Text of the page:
Four dams to come down by 2020
Breaking News 4-6-16
On April 6th, representatives from the States of California and Oregon, the federal government and dam owner PacifiCorp signed an amendment to the historic Klamath Basin Hydroelectric Agreement. The amended KHSA provides a path forward for the removal of four hydroelectric dams from the Klamath River. At the same time, conservation and fishing groups and agricultural leaders also recommitted to a basin-wide solution for water sharing, water supply infrastructure, and habitat restoration with a new Klamath Power and Facilities Agreement.
Salmon and steelhead will finally have the chance to go home after decades of blocked passage caused by these aging dams. But what’s still unclear is what they will find when they get there. California Trout remains committed to working with all of the settlement parties to support both local economic activity and essential habitat restoration along streams and creeks throughout the Klamath Basin.”
Curtis Knight, Executive Director
At the end of 2015, the Klamath Agreements were not approved by Congress before the end of the legislation session, effectively killing the broadly supported and locally developed package of three separate but coordinated settlement agreements.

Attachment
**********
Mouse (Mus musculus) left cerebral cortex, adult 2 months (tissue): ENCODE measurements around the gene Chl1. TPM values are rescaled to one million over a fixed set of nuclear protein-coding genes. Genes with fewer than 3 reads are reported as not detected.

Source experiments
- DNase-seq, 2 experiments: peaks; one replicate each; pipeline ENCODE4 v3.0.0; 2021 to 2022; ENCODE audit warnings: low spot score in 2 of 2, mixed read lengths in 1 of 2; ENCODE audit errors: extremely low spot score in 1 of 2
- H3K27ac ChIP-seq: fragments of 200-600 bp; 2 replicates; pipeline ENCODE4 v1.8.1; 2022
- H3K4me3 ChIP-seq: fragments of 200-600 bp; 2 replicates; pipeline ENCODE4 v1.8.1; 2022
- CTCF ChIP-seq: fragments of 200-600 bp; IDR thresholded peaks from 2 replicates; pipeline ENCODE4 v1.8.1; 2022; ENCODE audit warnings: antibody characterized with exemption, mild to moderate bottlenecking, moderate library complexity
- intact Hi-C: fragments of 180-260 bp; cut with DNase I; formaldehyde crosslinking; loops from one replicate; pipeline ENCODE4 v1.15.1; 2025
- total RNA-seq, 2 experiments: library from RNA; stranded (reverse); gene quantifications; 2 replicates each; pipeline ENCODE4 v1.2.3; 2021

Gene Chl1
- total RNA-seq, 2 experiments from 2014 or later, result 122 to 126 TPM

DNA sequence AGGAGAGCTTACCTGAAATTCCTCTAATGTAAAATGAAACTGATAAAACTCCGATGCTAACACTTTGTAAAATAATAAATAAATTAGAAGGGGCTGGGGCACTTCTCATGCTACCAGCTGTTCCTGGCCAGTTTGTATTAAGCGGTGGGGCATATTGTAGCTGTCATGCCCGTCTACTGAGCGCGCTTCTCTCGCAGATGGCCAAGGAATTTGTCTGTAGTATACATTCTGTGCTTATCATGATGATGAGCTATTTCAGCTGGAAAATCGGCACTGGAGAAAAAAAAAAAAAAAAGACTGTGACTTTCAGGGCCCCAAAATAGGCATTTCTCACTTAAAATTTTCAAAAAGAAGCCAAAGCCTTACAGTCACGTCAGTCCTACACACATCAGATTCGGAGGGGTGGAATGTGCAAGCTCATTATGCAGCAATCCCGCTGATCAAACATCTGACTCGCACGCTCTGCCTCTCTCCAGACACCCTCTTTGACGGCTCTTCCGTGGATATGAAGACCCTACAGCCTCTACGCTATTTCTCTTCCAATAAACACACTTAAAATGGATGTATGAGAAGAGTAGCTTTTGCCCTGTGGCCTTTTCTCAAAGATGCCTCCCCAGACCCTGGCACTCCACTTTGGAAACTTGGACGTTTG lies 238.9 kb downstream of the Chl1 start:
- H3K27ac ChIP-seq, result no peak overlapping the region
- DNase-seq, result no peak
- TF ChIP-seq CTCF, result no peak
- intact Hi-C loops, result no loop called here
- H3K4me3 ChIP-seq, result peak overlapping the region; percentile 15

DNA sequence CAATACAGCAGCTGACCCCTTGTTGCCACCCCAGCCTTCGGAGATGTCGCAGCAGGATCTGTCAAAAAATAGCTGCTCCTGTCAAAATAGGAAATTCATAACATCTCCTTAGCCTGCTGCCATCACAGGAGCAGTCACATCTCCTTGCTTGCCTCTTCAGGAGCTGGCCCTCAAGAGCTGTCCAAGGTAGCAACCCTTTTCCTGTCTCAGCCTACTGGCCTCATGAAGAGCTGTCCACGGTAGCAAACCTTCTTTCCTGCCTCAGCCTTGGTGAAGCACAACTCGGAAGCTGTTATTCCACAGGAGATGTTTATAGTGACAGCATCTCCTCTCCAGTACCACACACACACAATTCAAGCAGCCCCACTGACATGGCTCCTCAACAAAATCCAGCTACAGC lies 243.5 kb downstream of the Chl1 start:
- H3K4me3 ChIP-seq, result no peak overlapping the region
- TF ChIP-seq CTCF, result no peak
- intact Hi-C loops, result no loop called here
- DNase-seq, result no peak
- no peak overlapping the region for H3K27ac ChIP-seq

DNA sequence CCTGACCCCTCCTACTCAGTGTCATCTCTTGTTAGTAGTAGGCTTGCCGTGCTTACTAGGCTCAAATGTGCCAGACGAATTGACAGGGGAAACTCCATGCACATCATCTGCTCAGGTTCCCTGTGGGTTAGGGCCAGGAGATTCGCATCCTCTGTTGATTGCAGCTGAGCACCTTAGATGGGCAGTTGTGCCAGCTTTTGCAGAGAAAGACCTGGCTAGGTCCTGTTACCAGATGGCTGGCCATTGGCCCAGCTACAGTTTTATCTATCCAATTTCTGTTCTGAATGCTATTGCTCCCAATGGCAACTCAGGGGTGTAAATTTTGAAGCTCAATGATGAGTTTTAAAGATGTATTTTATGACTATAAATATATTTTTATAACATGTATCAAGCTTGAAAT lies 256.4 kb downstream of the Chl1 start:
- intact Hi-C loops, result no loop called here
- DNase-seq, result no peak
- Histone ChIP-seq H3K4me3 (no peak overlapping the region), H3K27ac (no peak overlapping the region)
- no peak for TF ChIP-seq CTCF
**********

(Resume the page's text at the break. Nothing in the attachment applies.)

The Agreements, hammered out by Indian tribes, ranchers, government agencies, the owner of the dams (PacifiCorp) and environmental groups had been waiting for Congress to act since 2010. What was at stake was the largest river restoration project in our nation’s history, an unprecedented removal of four hydroelectric dams, and a blueprint for how opponents in a major western water dispute can overcome their differences and find common ground.
In our Winter 2015 issue of the Current, guest writer Frank Eldredge looked back on how the Klamath Agreements were developed and how a broad diversity of stakeholders came together to ease tensions and solve problems around one of the West’s most contentious water issues.
Recover Klamath River salmonid populations by removing 4 dams on the Klamath River (Iron Gate, Copco 1, Copco 2, and JC Boyle) and opening up fish passage to over 250 miles of potential spawning and rearing habitat.
- Coordinated multi-state advocacy strategy with dozens of Klamath Settlement partners and legislators to promote the Klamath Basin Water Recovery and Economic Restoration Act.
- Engaged Shasta and Scott Valley landowners and stakeholders to represent interests in negotiations and secure support of Klamath Settlement Agreements.
What We Will Achieve in 2015-16
- Pass federal legislation through Congress in 2015 to authorize and carry out Settlement Agreements.
- Engage Siskiyou County farmers and landowners to gain support and ensure they benefit from legislation and Agreements.
- Coordinate partners to design, fund, and carry out state and federal priority Coho Recovery Plan Recommendations and Tasks including scientific monitoring systems for measuring salmonid recovery progress.